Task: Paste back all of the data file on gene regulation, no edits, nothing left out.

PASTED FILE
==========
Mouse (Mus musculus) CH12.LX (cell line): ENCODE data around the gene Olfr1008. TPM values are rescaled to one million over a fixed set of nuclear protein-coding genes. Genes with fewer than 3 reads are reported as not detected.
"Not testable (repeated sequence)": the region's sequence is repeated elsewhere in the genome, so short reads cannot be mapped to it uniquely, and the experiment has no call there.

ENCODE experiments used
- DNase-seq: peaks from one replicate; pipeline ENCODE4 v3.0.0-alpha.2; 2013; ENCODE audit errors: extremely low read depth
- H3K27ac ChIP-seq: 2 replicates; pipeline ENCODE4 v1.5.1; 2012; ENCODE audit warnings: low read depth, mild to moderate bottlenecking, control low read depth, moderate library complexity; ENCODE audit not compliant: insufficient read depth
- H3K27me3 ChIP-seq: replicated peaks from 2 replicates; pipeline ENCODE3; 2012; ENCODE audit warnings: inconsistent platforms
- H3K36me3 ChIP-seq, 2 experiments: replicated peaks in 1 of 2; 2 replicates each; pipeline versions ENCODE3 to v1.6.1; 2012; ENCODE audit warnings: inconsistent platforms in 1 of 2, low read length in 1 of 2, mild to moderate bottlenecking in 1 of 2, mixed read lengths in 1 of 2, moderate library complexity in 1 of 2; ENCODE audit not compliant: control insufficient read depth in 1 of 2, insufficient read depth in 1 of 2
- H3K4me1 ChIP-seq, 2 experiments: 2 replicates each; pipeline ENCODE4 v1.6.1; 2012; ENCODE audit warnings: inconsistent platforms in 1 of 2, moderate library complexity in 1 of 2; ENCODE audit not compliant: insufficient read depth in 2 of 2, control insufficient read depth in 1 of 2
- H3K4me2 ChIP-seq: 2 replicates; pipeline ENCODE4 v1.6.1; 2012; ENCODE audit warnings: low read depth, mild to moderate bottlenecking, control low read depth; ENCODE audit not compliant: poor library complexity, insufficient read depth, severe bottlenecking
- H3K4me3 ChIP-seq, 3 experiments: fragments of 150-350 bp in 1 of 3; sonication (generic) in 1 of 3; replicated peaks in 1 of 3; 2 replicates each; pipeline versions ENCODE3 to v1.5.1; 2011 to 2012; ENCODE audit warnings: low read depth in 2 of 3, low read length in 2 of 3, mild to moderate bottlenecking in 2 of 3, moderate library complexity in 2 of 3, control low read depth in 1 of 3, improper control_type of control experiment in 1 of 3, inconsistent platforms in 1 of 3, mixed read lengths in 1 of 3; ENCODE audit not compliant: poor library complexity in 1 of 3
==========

Mouse (Mus musculus) CH12.LX (cell line): ENCODE data around the gene Olfr1008. TPM values are rescaled to one million over a fixed set of nuclear protein-coding genes. Genes with fewer than 3 reads are reported as not detected.
"Not testable (repeated sequence)": the region's sequence is repeated elsewhere in the genome, so short reads cannot be mapped to it uniquely, and the experiment has no call there.

ENCODE experiments used
- DNase-seq: peaks from one replicate; pipeline ENCODE4 v3.0.0-alpha.2; 2013; ENCODE audit errors: extremely low read depth
- H3K27ac ChIP-seq: 2 replicates; pipeline ENCODE4 v1.5.1; 2012; ENCODE audit warnings: low read depth, mild to moderate bottlenecking, control low read depth, moderate library complexity; ENCODE audit not compliant: insufficient read depth
- H3K27me3 ChIP-seq: replicated peaks from 2 replicates; pipeline ENCODE3; 2012; ENCODE audit warnings: inconsistent platforms
- H3K36me3 ChIP-seq, 2 experiments: replicated peaks in 1 of 2; 2 replicates each; pipeline versions ENCODE3 to v1.6.1; 2012; ENCODE audit warnings: inconsistent platforms in 1 of 2, low read length in 1 of 2, mild to moderate bottlenecking in 1 of 2, mixed read lengths in 1 of 2, moderate library complexity in 1 of 2; ENCODE audit not compliant: control insufficient read depth in 1 of 2, insufficient read depth in 1 of 2
- H3K4me1 ChIP-seq, 2 experiments: 2 replicates each; pipeline ENCODE4 v1.6.1; 2012; ENCODE audit warnings: inconsistent platforms in 1 of 2, moderate library complexity in 1 of 2; ENCODE audit not compliant: insufficient read depth in 2 of 2, control insufficient read depth in 1 of 2
- H3K4me2 ChIP-seq: 2 replicates; pipeline ENCODE4 v1.6.1; 2012; ENCODE audit warnings: low read depth, mild to moderate bottlenecking, control low read depth; ENCODE audit not compliant: poor library complexity, insufficient read depth, severe bottlenecking
- H3K4me3 ChIP-seq, 3 experiments: fragments of 150-350 bp in 1 of 3; sonication (generic) in 1 of 3; replicated peaks in 1 of 3; 2 replicates each; pipeline versions ENCODE3 to v1.5.1; 2011 to 2012; ENCODE audit warnings: low read depth in 2 of 3, low read length in 2 of 3, mild to moderate bottlenecking in 2 of 3, moderate library complexity in 2 of 3, control low read depth in 1 of 3, improper control_type of control experiment in 1 of 3, inconsistent platforms in 1 of 3, mixed read lengths in 1 of 3; ENCODE audit not compliant: poor library complexity in 1 of 3